There's that quad jump. And here's a gold medal for Patrick Chan.
The 19-year-old Toronto resident nailed his long-practised quadruple toe loop on Saturday in Beijing, and it sent him on the way to a near flawless performance that won the Grand Prix final event.
It was the first of two medals of the day for the Canadian senior team as Vanessa Crone and Paul Poirier jumped two places to win bronze in ice dancing.
Chan had only landed his first career quad earlier this fall at Skate Canada, but he made both of them at the Grand Prix final, including Friday in the short program.
"It was really important to get that quad at this point in the season," said Chan, who passed Nobunari Oda of Japan, the leader following the short program.
"I need to know that I can do it on a consistent basis and keep it together. And to land that first triple Axel was a big highlight as well because I was able to quickly regain focus after the quad."
Getting the big one in at the top of the program can often go one of two ways for a skater — either they get on a high that sees them through the rest of the way, or they can lose concentration for the next, easier, jump and miss it entirely.
There was no loss of concentration here.
"It feels great to get the victory. I always wanted to do well at this event," said Chan, previously fifth at the Grand Prix final in both 2007 and 2008.
He did not compete last fall because of injury.
"It was important for me, going into the next part of the season, to put down two solid programs," he said. "I really learned a lot with how I prepared physically and mentally for this competition.
Chan, skating to Andrew Lloyd Webber's Phantasia, scored 174.16 points in the free for a solid 259.75 overall.
Oda, who fell on his own quad toe loop to open his program, dropped to second.
"I was very disappointed with tonight's performance because I fell," Oda said. "I wasn't satisfied with the performance … I couldn't do the last part because I was late on the music."
Japan's Takahiko Kozuka was third.
Canadians move up from 5th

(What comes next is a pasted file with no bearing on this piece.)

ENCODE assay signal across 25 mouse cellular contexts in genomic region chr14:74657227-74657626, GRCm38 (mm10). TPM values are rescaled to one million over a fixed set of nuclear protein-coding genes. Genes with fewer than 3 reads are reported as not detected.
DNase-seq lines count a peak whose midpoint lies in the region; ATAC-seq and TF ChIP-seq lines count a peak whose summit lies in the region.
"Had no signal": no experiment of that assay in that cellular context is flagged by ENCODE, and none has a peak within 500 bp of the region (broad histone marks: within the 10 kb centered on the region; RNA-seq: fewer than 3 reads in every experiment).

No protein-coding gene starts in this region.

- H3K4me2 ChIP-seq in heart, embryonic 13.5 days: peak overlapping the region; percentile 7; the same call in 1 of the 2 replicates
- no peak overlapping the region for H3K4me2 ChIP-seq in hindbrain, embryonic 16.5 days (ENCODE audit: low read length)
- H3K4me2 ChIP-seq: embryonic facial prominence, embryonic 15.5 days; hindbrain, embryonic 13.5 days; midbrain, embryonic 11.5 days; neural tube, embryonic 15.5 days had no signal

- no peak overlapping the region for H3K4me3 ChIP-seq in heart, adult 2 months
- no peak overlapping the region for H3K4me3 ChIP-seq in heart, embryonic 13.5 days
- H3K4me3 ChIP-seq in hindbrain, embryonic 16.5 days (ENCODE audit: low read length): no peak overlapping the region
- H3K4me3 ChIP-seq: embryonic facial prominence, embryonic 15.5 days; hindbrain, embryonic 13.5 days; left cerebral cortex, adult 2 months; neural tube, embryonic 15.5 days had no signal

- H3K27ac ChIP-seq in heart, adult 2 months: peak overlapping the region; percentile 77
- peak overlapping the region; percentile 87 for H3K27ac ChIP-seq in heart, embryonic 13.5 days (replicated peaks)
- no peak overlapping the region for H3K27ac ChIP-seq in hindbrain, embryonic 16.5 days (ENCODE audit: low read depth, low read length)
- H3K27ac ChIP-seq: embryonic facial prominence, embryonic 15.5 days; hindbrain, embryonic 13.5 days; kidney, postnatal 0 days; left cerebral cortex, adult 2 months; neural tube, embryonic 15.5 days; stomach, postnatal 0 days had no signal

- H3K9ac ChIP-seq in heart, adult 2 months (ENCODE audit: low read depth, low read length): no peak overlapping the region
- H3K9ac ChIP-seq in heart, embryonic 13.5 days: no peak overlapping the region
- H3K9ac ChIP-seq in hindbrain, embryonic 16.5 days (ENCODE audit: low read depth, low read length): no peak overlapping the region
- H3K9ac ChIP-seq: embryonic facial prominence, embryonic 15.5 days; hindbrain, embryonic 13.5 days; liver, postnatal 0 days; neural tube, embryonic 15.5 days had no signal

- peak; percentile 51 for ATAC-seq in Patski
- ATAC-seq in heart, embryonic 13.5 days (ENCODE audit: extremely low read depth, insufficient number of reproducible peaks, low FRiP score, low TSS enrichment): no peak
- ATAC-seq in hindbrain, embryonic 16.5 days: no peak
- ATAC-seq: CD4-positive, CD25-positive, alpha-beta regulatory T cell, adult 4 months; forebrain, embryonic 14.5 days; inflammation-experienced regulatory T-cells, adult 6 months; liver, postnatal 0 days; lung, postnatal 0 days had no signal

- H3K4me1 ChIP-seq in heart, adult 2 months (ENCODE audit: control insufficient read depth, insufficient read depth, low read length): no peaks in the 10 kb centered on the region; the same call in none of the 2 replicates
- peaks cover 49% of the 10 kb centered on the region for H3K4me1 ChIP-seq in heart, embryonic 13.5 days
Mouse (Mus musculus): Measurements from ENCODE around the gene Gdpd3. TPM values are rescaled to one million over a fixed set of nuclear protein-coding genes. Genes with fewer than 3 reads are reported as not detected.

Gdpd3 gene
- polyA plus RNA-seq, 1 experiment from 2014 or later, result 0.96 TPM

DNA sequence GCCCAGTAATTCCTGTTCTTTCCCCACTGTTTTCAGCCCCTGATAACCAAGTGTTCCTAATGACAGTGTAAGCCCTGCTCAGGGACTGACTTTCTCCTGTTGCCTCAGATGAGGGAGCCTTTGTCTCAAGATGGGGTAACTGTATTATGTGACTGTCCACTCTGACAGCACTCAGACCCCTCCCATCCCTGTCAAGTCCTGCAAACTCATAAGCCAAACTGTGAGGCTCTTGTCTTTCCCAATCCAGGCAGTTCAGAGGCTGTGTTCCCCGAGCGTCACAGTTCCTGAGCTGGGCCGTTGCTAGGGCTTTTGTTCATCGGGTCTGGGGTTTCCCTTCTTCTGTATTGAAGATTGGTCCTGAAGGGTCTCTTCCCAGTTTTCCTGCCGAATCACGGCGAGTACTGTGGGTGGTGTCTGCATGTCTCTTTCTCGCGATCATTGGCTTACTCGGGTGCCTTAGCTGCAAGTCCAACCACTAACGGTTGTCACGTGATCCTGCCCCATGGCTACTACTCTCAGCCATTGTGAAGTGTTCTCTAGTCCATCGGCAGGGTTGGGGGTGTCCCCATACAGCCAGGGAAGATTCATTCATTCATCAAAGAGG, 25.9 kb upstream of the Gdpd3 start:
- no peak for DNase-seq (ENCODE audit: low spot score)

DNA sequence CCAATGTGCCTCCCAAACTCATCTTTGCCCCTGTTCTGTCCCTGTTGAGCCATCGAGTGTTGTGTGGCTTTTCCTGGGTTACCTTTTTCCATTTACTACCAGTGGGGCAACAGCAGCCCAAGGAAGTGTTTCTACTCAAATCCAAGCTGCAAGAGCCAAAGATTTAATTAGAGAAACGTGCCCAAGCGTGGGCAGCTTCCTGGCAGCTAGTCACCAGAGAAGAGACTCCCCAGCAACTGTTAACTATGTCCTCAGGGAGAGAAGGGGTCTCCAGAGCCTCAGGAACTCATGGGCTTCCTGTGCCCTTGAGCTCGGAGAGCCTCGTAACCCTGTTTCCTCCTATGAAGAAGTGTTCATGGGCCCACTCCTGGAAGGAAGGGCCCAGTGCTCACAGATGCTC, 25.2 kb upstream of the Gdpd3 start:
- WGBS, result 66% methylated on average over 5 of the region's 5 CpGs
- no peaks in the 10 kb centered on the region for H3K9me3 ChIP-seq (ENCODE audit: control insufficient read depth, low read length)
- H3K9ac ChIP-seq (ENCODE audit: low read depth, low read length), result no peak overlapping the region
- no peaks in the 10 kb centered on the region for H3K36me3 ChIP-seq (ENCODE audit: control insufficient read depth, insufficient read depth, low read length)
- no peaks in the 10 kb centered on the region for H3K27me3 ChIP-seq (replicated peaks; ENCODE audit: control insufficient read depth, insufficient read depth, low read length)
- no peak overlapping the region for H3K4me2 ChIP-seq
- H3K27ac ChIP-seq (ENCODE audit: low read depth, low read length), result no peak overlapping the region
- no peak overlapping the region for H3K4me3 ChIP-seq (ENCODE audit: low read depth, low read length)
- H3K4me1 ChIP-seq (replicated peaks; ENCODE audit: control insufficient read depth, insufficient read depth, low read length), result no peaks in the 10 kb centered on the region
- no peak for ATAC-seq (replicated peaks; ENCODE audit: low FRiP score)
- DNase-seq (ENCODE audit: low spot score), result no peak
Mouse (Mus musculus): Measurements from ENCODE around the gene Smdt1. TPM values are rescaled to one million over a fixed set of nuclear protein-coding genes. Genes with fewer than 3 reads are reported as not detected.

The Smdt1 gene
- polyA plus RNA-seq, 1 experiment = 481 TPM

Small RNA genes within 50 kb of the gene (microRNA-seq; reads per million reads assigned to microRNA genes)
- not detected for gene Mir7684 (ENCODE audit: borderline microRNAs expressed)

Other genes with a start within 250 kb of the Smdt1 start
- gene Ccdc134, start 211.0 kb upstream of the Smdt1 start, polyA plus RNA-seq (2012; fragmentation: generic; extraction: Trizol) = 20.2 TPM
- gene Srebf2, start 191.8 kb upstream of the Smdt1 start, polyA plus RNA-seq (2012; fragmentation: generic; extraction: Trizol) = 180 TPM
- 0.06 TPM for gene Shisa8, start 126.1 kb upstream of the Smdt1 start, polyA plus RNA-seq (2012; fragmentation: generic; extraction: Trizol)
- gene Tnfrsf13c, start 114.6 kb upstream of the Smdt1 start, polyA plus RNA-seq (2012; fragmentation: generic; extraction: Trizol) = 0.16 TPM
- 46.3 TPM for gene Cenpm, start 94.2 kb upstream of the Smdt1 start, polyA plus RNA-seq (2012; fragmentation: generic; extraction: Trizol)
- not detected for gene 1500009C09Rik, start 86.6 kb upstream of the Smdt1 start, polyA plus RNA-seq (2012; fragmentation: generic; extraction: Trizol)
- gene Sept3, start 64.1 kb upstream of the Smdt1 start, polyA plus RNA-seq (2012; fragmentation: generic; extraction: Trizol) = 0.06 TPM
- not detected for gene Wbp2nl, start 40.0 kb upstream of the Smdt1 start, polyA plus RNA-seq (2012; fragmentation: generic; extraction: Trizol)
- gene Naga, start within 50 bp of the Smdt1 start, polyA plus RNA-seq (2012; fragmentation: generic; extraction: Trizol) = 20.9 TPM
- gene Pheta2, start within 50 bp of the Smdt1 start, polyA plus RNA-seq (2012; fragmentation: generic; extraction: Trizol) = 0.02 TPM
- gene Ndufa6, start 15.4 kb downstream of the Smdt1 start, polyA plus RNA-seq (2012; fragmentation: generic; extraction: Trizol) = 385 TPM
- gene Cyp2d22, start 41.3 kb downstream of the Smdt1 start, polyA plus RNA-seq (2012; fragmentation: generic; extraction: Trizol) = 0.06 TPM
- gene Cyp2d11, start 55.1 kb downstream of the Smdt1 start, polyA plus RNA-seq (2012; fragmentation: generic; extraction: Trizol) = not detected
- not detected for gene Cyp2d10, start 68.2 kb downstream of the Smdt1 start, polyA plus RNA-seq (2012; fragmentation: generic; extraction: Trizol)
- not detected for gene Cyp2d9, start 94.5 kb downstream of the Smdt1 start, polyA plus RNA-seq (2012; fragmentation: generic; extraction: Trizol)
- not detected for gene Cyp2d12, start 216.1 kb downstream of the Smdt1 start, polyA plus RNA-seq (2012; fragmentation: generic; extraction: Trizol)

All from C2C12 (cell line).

Crone, from Toronto, and Poirier, of Unionville, Ont., came into the ice dance final in fifth place but put in a strong performance to earn a medal behind winners Meryl Davis and Charlie White, of the U.S.
Kaitlin Weaver and Andrew Poje, of Waterloo, Ont., were fifth.
"Everything felt super solid," Poirier said. "We delivered three strong free dances on the Grand Prix [circuit] this season, and showed we can deliver under pressure."
Earning a medal in ice dance was especially sweet for Canadian skate officials because the team is missing Olympic and world champions Tessa Virtue and Scott Moir.
Virtue is recovering from surgery on both legs.
Canadian pairs skaters Kirsten Moore-Towers, of St. Catharines, Ont., and Dylan Moscovitch, of Waterloo, capped a break-out season with sixth place.
Aliona Savchenko and Robin Szolkowy, of German, beat veteran Chinese pair Qing Pan and Jian Tong to win the event.
American wins women's
Alissa Czisny, of the U.S., also started strong with a triple lutz-double toe loop combination, and used that to take the women's singles.
She was third in the free skate, but had been well ahead after the short and that allowed her to hold off Italy's Carolina Kostner in the end.
Kostner, who has been battling a sore left knee this season, was second with Japan's Kanako Murakami third.
In junior competition, Canada's Andrei Rogozine, of Richmond Hill, Ont., moved from seventh to a bronze medal with an outstanding free skate performance in men's singles.
America's Richard Dornbush won the gold.[GALLERY id=4216 cat=sports]